5. comfisherman
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    comfisherman Senior Member

    I fish boats that are comically proportional in an effort to optimize deck space. My last bay boat you could just about look over the bow it was pushed so far forward.

    Bit of a wild ride going nose into it, but it wasn't bad. Big wiper motors and a shock mitigation seatpost cover a multitude of sins....
     
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  6. silentneko
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    silentneko Junior Member

    I don't think I'll be crossing oceans with this rig. It will be mostly used near shore, inshore, in rivers, and mostly the intracoastal. That said while those areas are protected most days, areas like Tampa Bay can get chop up to a good 2 ft sometime with just a bit of wind. Not comfy, but I haven't swamped my FS17 yet. If I go with a helm forward approach there will likely be 4-5ft of deck in front of it. I'll try to rough sketch some ideas if I get time later.
     
  7. KeithO
    Joined: Jul 2019
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    KeithO Senior Member

    Silentneko, you should add your location to your profile. Local knowledge is everything. In Alaska and in big northern rivers one may want to keep a very good forward lookout for sandbars and floating logs and other things that could ruin your day. If you had a stern helm, then there may have to be a permanent lookout posted and yelling back and forth. One notices that most landing craft have a high bridge to get a good overview, given the fact that the landing ramp is in the bow.

    I think the main reason for the rear steering position is because it is more protected from waves washing on board and tends to have less pitching than the bow. If you remove sails and go with a motor boat, the freeboard and flotation at the bow can be increased so that a front steering location becomes feasible. The fact that older boats had tiller steering is another factor, before the days of cable steering and hydraulic. Similar smaller boats with an outboard with just a hand tiller.
     
  8. silentneko
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    silentneko Junior Member

    I wrote a whole thing with pics and all, but it all got erased when I tried to post it. I'll try again in the morning maybe.
     
  9. silentneko
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    silentneko Junior Member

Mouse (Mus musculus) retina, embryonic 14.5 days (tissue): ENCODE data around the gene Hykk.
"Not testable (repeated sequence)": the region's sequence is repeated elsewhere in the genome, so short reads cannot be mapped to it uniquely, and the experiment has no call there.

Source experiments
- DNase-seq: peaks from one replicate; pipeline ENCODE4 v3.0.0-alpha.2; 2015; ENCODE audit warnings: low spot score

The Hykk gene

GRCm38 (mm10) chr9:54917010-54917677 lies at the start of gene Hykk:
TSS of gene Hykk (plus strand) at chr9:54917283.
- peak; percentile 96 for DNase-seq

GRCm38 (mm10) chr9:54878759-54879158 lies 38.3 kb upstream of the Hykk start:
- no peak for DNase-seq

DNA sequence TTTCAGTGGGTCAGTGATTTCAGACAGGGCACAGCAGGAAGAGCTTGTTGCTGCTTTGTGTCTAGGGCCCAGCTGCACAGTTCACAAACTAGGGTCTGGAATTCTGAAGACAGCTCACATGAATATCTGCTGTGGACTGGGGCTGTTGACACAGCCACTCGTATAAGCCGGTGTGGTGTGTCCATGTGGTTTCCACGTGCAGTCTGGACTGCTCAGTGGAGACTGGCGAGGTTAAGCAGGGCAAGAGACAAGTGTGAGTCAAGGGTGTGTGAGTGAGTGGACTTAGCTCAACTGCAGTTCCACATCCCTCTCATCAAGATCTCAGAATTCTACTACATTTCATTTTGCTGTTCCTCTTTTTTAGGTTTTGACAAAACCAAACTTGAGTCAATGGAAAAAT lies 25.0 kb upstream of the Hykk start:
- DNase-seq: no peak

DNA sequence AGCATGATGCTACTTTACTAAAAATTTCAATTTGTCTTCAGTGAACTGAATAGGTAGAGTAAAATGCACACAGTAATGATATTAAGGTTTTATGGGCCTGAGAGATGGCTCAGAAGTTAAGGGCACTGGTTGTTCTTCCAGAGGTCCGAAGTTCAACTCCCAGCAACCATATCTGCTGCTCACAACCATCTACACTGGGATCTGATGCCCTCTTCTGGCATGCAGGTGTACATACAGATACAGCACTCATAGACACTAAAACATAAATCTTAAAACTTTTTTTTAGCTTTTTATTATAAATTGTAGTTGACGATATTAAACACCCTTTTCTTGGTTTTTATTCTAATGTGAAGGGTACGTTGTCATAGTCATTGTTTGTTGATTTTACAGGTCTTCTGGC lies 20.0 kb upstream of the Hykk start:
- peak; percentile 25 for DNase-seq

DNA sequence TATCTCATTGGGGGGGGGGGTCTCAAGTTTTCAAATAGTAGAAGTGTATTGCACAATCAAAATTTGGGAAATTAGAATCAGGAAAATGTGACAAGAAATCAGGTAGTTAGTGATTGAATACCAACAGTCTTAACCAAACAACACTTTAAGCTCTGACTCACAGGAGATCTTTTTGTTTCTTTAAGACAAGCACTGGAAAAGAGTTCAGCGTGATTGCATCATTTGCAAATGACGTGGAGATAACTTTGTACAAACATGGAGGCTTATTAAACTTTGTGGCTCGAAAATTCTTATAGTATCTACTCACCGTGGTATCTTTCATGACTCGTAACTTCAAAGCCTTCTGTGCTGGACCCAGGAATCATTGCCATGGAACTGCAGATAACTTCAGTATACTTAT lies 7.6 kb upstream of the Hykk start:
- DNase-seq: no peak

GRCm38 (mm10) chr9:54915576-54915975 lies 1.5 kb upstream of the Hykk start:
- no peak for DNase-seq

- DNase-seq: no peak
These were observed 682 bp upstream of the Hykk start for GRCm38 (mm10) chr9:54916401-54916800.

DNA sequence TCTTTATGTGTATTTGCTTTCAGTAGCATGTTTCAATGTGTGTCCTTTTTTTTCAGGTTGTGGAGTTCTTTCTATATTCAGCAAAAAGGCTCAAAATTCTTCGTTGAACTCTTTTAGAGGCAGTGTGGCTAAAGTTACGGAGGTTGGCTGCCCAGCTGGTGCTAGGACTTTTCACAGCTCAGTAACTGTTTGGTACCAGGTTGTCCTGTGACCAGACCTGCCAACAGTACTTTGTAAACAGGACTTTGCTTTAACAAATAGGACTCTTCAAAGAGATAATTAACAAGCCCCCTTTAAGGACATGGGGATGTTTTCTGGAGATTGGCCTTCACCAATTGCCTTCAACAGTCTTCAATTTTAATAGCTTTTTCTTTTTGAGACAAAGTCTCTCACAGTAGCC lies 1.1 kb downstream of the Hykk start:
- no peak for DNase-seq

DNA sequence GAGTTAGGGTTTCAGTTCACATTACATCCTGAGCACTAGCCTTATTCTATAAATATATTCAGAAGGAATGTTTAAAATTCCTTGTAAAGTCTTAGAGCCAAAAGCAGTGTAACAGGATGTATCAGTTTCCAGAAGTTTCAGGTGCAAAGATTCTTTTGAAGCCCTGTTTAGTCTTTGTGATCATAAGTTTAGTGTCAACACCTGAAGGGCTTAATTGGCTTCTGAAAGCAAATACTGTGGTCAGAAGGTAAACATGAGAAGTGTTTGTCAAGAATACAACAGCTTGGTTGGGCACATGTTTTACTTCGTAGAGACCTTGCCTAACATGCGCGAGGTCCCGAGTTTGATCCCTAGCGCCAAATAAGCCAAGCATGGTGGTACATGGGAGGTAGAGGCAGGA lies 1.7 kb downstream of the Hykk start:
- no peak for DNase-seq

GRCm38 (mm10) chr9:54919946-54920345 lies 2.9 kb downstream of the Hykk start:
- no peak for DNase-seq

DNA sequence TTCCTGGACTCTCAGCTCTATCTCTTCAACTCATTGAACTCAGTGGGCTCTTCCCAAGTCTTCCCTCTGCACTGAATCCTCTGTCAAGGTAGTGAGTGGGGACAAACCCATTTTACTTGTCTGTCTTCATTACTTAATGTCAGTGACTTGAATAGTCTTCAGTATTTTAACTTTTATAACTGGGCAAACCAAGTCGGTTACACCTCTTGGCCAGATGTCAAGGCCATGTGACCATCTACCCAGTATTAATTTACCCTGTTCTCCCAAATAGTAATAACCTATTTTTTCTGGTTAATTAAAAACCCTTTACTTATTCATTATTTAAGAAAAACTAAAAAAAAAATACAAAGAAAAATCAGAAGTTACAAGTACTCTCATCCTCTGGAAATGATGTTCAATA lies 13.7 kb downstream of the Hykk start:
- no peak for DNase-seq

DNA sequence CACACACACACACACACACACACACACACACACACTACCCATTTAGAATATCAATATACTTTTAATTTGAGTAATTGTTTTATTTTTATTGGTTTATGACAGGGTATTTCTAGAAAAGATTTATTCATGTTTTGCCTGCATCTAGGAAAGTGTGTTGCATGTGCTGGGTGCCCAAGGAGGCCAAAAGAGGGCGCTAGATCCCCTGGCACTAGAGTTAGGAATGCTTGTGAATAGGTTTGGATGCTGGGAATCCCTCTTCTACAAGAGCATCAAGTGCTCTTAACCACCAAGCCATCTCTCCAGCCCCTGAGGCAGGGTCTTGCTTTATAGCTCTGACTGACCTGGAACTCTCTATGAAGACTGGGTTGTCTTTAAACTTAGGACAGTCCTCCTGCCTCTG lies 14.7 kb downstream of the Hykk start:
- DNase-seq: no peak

Ok, lets try this again, lol.
    I am in Florida, and typically boat on the west coast from Crystal river to the Everglades, but mostly around Tampa Bay and Charlotte Harbor areas. That said, this little house boat will go all over the place. Anywhere there are fairly protected water, or a short hop between safe harbor on good days. Basically no place I wouldn't take my 17ft skiff now. Sleeping will occur is shallower, protected areas. Tucked behind an island or into a river. While I will build it in the shanty boat style, this will be a fully functional houseboat, just smaller in stature. She will be powered by a modern outboard, I might repurpose the 2021 tohatsu 60hp I have now since it will still be a very viable motor years from now.

    So I did some doodling and made a few line drawings. Don't be to critical as these are very far from a viable designs. I was just trying to get an idea of dimensions and form. That said, I live in Florida, the idea is I will be piloting this boat from an air conditioned helm during the summers. So an exposed bridge, or tiller isn't an option. The 3 basic concepts I came up with are as follows. All boats are a compromise.

    Concept 1. Very basic styling, similar to the 18ft boat we took out, but with a flat roofline (for now) and a bit more room on the front deck. The helm would be convertable, and the seat will likely fold down into part of a couch. This allows me to be on the same level as the rest of the cabin, which is better for socializing with the family or friends who might be cruising with us for the day. Not as aesthetically pleasing overall, but this simple design has less windage then the other 2, so that's a plus.